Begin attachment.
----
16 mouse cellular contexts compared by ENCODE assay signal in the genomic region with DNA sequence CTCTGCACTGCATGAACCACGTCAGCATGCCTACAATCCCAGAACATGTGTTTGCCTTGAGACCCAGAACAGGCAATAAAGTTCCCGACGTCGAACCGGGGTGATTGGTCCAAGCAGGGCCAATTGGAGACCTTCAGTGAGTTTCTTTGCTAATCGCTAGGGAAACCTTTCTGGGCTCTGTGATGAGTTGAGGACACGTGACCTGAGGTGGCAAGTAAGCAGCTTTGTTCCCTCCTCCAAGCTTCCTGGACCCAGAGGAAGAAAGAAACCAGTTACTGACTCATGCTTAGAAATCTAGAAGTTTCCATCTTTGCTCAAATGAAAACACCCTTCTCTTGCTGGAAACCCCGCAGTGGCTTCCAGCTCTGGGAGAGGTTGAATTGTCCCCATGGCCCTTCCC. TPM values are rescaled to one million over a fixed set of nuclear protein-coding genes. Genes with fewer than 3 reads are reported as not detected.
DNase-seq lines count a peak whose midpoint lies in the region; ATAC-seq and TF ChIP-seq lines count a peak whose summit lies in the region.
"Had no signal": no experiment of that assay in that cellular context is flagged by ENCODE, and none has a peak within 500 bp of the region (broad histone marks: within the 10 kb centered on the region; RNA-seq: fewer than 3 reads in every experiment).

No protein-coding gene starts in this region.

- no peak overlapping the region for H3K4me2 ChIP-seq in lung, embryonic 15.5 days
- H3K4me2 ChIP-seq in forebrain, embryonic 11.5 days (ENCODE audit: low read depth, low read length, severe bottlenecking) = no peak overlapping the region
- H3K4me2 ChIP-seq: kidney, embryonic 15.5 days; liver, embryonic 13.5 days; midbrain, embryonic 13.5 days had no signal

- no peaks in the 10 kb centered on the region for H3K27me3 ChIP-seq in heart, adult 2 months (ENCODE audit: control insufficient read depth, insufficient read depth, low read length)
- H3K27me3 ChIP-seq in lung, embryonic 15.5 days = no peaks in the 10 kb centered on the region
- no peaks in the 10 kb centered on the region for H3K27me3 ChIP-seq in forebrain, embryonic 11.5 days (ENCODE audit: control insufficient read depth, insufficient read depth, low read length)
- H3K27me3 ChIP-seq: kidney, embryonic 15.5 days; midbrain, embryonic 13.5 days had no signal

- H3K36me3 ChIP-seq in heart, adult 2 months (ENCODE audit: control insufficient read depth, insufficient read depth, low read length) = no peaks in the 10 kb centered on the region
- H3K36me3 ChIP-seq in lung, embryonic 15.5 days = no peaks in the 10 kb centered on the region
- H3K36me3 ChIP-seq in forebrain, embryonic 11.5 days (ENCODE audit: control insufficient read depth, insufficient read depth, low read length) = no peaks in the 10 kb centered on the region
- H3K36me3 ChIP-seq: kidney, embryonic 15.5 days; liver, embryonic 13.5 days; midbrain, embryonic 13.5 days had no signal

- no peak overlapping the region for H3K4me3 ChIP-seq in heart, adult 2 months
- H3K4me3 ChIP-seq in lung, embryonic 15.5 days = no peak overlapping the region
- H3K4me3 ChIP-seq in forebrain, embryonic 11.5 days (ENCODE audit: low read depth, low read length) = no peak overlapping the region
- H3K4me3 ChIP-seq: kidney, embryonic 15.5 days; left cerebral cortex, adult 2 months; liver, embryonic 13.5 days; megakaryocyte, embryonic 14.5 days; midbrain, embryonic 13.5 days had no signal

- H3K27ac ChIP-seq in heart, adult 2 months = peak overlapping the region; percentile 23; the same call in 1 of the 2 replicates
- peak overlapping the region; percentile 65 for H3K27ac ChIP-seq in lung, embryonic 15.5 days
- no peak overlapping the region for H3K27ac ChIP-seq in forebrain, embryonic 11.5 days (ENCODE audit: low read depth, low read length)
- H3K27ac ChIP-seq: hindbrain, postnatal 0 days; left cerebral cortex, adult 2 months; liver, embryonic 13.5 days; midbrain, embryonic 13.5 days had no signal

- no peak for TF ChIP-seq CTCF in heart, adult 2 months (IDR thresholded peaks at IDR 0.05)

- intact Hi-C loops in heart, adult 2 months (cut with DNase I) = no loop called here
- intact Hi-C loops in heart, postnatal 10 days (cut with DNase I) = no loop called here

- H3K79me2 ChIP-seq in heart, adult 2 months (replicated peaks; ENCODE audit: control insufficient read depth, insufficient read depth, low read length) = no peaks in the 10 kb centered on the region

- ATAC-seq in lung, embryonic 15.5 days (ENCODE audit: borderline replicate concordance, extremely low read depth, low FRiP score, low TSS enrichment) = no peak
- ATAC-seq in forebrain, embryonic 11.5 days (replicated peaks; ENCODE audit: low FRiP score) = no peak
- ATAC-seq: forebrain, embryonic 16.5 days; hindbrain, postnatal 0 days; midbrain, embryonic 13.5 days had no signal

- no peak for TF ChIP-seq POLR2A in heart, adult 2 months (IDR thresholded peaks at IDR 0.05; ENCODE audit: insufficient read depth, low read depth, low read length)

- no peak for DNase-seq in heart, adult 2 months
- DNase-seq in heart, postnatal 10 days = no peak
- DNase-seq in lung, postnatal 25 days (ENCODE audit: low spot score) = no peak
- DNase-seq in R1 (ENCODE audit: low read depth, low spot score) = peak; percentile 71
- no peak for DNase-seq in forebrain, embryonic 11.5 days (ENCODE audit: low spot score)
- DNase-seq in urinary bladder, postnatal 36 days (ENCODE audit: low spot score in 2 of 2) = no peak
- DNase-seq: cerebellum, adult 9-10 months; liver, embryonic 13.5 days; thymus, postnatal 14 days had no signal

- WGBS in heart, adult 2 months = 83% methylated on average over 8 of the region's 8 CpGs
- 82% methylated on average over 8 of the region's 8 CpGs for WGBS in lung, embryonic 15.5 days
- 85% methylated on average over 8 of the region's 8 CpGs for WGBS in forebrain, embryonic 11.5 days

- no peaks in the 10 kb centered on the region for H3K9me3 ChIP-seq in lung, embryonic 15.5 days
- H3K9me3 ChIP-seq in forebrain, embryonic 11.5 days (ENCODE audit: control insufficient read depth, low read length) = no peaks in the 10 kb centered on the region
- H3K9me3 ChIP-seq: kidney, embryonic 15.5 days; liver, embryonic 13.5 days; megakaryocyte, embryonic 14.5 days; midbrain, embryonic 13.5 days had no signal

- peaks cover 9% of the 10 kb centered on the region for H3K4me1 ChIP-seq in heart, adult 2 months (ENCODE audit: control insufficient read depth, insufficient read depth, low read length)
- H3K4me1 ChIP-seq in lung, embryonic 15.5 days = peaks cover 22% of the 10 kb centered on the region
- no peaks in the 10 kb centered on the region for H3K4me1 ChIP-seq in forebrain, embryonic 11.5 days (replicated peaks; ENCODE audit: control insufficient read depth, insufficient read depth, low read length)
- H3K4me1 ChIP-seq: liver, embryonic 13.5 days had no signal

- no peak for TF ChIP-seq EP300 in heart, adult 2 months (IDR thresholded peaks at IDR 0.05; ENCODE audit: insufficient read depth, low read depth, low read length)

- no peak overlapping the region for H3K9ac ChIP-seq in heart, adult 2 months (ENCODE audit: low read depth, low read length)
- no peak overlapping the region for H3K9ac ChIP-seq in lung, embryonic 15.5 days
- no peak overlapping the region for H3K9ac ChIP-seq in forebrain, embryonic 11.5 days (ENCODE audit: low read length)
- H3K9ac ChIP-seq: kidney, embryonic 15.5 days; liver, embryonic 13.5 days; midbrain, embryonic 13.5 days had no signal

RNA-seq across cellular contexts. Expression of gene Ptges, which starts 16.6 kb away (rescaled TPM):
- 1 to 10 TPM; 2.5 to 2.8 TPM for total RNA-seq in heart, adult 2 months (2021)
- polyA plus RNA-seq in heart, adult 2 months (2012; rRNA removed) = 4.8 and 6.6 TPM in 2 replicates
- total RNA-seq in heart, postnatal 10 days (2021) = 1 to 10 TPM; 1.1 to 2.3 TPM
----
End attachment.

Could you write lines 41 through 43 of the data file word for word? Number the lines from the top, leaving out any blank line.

- 85% methylated on average over 8 of the region's 8 CpGs for WGBS in forebrain, embryonic 11.5 days

- no peaks in the 10 kb centered on the region for H3K9me3 ChIP-seq in lung, embryonic 15.5 days
- H3K9me3 ChIP-seq in forebrain, embryonic 11.5 days (ENCODE audit: control insufficient read depth, low read length) = no peaks in the 10 kb centered on the region